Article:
Look around you. Look at yourself. What are you wearing today? What do your clothes tell the world about you? What do they say about the culture we live in?

Today, many of our clothes have evolved past the practical and into a different arena completely. Take the suit for example, or the tie? Chuck Palahniuk put it best. Why, when we have spent thousands of years elevating ourselves out of the caves to skyscrapers, do we still wear one of the most constricting pieces of clothing ever designed: the neck tie.

But around the world there are still places that have and hold on to traditional dress and attire.

Take the vueltiao, a traditional black/ dark brown and white Colombian hat. It looks like it was made by a blind man. But, although the hat may look simple and kind of weird with all of its stripes and triangles the process to make it is complex.

Ancient people made this hat from vegetable fibre fabrics, specifically a type of cane plant that grows in Colombia. Imagine wearing a vegetable on your head!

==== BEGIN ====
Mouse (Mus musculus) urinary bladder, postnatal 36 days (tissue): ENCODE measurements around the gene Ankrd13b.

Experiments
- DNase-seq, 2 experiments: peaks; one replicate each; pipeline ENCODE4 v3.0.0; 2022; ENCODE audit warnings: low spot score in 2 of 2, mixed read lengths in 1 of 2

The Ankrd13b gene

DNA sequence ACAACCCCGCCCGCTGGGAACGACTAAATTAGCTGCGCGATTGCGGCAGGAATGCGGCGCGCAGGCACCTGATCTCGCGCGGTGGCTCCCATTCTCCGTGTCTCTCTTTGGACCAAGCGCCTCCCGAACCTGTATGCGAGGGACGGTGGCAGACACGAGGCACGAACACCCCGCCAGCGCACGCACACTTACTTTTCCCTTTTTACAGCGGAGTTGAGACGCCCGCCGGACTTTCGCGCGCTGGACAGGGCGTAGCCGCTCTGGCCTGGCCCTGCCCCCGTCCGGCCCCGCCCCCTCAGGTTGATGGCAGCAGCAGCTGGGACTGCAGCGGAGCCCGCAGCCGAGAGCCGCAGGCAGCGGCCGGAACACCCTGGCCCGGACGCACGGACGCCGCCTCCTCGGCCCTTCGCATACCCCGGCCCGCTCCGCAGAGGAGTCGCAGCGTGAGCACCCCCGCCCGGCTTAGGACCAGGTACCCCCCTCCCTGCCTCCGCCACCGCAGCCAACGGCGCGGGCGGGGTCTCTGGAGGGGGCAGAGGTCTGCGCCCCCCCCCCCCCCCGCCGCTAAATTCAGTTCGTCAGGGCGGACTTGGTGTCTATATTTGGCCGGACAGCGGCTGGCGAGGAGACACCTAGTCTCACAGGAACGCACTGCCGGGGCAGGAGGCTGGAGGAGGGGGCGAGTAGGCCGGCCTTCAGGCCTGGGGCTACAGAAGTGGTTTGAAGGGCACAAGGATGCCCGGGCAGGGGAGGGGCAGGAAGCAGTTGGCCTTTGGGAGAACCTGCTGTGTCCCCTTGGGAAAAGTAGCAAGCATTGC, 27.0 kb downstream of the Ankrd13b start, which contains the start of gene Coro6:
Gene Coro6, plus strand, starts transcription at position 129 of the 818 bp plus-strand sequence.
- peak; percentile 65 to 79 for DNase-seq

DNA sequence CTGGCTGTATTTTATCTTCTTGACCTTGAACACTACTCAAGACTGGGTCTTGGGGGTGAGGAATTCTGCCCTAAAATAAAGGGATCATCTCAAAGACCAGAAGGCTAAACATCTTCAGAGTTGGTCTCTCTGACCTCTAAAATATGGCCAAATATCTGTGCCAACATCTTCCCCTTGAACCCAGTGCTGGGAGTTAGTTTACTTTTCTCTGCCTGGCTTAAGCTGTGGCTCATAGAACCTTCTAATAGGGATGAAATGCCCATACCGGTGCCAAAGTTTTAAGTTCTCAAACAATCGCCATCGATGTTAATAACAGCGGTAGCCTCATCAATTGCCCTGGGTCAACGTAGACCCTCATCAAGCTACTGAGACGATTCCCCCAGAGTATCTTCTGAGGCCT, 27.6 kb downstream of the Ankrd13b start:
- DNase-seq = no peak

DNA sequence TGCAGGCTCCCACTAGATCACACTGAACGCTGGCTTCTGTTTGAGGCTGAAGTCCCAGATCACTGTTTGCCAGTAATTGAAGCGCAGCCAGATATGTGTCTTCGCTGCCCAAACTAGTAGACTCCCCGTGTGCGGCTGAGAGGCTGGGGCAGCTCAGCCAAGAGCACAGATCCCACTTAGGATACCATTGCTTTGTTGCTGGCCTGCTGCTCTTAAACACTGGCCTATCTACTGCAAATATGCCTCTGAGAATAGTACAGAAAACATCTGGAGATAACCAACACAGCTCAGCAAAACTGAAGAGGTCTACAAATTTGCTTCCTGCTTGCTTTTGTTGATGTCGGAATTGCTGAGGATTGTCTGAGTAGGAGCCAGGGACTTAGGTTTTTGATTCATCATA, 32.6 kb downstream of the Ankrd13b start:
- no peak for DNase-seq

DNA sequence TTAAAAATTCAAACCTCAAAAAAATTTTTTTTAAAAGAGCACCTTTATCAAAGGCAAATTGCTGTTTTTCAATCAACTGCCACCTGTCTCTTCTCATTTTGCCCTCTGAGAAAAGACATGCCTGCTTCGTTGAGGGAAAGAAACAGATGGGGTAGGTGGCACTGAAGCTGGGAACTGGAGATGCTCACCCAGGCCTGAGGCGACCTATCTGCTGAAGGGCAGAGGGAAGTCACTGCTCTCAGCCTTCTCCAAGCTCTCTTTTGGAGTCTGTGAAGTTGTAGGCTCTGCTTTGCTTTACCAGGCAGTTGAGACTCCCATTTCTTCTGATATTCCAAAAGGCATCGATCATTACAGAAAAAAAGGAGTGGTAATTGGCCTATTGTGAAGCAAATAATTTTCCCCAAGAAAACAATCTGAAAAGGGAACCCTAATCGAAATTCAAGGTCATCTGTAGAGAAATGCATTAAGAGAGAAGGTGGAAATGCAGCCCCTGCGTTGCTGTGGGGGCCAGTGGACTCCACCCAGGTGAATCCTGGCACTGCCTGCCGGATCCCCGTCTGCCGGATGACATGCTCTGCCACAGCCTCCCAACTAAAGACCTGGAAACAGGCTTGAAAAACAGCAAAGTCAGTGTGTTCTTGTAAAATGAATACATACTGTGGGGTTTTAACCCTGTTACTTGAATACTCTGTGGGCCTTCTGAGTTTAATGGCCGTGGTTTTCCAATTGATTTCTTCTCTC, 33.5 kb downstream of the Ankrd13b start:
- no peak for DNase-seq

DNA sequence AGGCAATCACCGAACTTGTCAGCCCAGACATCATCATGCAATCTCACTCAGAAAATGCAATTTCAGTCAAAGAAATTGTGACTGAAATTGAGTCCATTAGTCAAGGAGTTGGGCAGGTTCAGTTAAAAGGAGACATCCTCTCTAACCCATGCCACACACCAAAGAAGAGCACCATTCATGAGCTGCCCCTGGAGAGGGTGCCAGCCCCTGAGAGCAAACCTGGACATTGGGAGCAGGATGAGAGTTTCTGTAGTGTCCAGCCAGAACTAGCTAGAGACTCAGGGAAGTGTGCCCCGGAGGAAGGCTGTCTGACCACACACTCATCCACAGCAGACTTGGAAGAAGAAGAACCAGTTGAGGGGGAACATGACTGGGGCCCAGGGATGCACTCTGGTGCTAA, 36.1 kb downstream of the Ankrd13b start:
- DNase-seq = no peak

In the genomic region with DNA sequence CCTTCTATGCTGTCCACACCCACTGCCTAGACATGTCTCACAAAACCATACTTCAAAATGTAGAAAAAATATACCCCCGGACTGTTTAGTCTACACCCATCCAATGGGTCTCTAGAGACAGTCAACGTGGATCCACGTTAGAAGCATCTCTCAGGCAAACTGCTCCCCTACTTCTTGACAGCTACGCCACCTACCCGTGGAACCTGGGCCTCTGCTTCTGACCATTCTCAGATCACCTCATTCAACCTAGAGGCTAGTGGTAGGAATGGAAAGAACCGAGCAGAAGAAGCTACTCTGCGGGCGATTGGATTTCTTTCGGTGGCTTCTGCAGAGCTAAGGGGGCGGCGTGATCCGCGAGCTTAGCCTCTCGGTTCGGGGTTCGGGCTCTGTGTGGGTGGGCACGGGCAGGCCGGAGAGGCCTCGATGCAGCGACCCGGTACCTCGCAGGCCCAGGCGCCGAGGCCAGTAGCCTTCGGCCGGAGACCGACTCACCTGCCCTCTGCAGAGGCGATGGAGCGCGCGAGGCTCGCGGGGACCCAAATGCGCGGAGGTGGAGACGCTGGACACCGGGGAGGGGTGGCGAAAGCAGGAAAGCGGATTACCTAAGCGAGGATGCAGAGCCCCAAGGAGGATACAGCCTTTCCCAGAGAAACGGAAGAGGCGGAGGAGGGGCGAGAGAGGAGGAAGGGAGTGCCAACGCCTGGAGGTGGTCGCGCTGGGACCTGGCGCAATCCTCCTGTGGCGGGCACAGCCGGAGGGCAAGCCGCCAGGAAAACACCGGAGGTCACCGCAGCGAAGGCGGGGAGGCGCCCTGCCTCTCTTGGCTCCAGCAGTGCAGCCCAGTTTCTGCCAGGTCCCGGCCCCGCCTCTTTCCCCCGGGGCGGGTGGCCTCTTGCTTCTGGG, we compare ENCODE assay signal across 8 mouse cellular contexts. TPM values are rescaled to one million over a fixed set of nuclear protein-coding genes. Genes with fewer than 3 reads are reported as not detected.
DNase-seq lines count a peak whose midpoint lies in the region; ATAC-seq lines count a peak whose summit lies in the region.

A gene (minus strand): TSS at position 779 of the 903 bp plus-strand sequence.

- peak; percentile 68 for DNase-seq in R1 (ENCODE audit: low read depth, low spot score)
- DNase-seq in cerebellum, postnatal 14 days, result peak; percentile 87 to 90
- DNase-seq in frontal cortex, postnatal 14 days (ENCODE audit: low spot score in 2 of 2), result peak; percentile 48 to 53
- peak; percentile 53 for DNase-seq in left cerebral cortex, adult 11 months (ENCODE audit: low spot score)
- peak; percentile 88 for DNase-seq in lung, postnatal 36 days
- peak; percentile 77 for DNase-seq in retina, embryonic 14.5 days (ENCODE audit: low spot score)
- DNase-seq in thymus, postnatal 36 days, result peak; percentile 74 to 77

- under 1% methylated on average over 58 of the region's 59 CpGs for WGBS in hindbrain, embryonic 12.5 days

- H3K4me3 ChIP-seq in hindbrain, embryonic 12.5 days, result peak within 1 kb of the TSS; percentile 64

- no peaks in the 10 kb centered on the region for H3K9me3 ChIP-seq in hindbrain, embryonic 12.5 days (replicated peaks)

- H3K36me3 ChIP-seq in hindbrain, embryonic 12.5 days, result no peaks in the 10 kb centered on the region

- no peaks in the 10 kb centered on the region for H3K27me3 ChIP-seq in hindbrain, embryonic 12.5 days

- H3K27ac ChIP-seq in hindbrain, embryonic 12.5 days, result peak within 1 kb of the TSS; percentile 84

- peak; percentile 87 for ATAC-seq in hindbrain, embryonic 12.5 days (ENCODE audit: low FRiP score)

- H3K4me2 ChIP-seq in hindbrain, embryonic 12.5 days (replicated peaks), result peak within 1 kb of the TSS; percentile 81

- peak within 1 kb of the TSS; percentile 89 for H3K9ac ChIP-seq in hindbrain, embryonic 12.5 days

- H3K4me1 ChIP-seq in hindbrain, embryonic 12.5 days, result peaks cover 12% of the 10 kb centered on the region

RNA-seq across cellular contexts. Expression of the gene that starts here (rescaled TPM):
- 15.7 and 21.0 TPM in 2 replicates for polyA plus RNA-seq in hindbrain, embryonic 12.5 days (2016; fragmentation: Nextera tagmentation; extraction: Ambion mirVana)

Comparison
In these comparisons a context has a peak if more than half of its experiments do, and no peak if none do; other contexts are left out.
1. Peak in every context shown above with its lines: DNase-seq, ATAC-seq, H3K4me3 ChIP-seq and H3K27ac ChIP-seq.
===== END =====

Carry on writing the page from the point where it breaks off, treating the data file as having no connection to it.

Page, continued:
The canes are cut into strips and dried. The strips that haven’t dried white are soaked in mud, boiled, and dried again. This process is repeated as many times as is necessary to create a uniform black color in all of the strips. Talk about a piece of clothing that requires extreme attention to detail in the production process.

After the white and black strips are dried they are woven into braids using ancient techniques. Later, these braids are used to make the hat. The braids are unique, and often tell a story. Wearing one of these hats is like wearing a book on your head.


The hats often include animals and symbols. The design, or pinta, of the hat is an identity mark labeling which tribe you are from. This was especially popular among the indigenous people of the San Andreas de Sotavento.

In addition, the patterns and animals are abstractions in geometrical form. Curious to know what some of the designs look like? Take a look below and see if you can figure out what each design is.